I was speaking to a group this weekend on behalf of Mana when I was asked 2 questions: why is it New Zealanders don’t seem to care that we live in a dreadfully unequal country and why did I think John Key seems so unreasonably popular.
These issues are of course linked and I don’t claim to have all the answers but two things seem clear. Firstly most New Zealanders care deeply about inequality which usually features near the top in opinion poll surveys asking people to list the most important issues facing the country.
Secondly, as to why John Key remains so popular, my response was that the issue is not so much that Key remains popular but that Labour has not given us any reason to think they are more than a paler shade of National blue.
David Cunliffe’s election to Labour leader has unfortunately changed very little. Despite the belief Cunliffe would move the party to the left the most significant policy announcements he has made so far has been to say Labour will no longer push for the removal of GST from fresh fruit and vegetables and will not support the first $5,000 of income being tax free.
Both these policies Labour campaigned on in the last election and while neither were radical – simply tinkering with economic policy settings – at least they were progressive and would have brought some small relief to low-income families who typically pay a higher proportion of their income in tax, particularly GST, than any rich lister you could name.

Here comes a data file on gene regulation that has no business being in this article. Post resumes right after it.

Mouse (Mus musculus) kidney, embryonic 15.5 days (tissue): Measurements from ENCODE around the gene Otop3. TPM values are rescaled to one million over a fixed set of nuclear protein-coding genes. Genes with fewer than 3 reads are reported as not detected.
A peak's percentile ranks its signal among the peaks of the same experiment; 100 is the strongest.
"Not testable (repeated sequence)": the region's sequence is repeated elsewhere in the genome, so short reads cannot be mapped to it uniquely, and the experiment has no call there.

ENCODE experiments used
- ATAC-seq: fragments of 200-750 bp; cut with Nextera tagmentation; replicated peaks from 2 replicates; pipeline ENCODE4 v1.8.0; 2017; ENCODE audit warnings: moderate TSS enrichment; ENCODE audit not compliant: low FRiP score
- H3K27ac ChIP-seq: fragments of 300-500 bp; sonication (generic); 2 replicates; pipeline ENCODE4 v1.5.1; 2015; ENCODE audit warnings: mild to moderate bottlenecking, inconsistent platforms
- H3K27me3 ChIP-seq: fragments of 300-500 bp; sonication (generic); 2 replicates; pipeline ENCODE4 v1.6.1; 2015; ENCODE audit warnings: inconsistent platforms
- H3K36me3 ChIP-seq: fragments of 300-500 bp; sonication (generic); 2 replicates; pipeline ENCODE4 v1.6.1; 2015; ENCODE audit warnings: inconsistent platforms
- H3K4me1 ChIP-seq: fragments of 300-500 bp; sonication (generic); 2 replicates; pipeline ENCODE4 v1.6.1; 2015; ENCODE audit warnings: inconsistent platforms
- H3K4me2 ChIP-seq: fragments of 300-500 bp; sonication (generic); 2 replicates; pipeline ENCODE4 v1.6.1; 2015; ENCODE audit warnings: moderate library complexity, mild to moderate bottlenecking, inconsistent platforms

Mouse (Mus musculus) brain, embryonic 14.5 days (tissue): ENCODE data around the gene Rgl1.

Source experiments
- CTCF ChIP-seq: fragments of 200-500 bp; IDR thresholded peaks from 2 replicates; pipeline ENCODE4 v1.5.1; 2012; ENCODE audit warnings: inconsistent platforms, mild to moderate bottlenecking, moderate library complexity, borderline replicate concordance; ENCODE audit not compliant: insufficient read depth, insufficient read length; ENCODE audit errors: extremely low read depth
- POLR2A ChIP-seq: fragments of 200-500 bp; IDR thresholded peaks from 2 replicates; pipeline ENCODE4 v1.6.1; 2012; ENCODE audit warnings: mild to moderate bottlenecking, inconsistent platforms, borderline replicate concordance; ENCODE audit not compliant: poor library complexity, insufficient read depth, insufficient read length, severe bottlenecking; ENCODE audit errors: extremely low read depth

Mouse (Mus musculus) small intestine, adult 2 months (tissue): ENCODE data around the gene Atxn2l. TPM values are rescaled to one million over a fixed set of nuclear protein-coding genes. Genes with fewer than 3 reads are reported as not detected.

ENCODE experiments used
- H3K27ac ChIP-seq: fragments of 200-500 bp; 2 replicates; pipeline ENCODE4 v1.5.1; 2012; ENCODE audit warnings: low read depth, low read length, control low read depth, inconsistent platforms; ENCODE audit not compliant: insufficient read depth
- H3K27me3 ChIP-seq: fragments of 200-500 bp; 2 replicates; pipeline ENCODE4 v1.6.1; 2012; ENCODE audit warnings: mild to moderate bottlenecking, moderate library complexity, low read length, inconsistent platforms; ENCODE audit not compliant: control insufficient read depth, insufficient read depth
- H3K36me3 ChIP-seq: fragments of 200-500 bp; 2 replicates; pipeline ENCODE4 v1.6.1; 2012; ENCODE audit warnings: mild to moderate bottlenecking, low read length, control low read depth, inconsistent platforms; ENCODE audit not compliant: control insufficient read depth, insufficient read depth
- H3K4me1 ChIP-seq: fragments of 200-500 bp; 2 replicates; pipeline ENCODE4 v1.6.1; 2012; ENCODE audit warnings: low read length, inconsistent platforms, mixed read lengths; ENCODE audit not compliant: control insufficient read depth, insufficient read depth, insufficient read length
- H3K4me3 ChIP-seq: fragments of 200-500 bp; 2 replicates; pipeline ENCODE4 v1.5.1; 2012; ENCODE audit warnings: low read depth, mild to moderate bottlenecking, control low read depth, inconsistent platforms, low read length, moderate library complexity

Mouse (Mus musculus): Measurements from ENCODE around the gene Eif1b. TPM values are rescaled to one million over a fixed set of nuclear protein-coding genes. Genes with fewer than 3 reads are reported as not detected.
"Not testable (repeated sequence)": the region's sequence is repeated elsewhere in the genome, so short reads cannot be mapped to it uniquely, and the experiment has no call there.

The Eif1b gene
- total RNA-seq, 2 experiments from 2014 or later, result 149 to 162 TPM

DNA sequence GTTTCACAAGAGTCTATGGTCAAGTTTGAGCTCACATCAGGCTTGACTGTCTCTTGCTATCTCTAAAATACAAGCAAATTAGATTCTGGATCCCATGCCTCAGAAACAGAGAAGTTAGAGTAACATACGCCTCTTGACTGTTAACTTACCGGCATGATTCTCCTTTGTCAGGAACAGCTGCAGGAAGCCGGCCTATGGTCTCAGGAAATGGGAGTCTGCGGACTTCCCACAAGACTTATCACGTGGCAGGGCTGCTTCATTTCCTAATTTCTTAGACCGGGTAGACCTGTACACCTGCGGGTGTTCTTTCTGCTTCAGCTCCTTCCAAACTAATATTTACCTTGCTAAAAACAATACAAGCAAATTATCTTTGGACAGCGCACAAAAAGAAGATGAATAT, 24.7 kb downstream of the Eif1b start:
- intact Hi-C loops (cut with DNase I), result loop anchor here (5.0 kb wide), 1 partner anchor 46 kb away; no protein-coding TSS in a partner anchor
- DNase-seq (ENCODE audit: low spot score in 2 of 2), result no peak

Cunliffe says there are better ways of helping struggling families but it’s hard to have any confidence we will see bold policies to make a significant difference for low and middle-income families.
So why is there no vision for a more equal society and, more importantly, no policy programme to turn from vision to reality? Why is it just more rhetoric without any substance?
The brutal truth is that Labour is being held back by a sea-anchor of MPs from the 1980s who are fiercely resistant to any challenge to the rule of the markets. They built their political careers on the back of rogernomics and they know no other way.
The worst three are Roskill MP Phil Goff (he brought us GST at 10% then 12.5%, introduced huge student fees for tertiary education and he’s a staunch TPPA supporter), Hutt South MP Trevor Mallard (he closed schools, closed more schools and then punched National MP Tau Henare – we can forgive him the latter but not the former) and Rongotai MP Annette King (loyal supporter of neoliberalism for 25 years).
They are supported by others in the old conservative guard such as Labour’s unguided missile Shane Jones.
Each of these MPs sit in safe seats or are high enough up the party list to ensure they retain their seats and their stranglehold on Labour moving to the left. They should all switch sides to National or ACT and be done with it.
Labour’s biggest challenge is to get rid of this corporate-loving deadwood from its caucus.
Until then any move to the left will be stymied.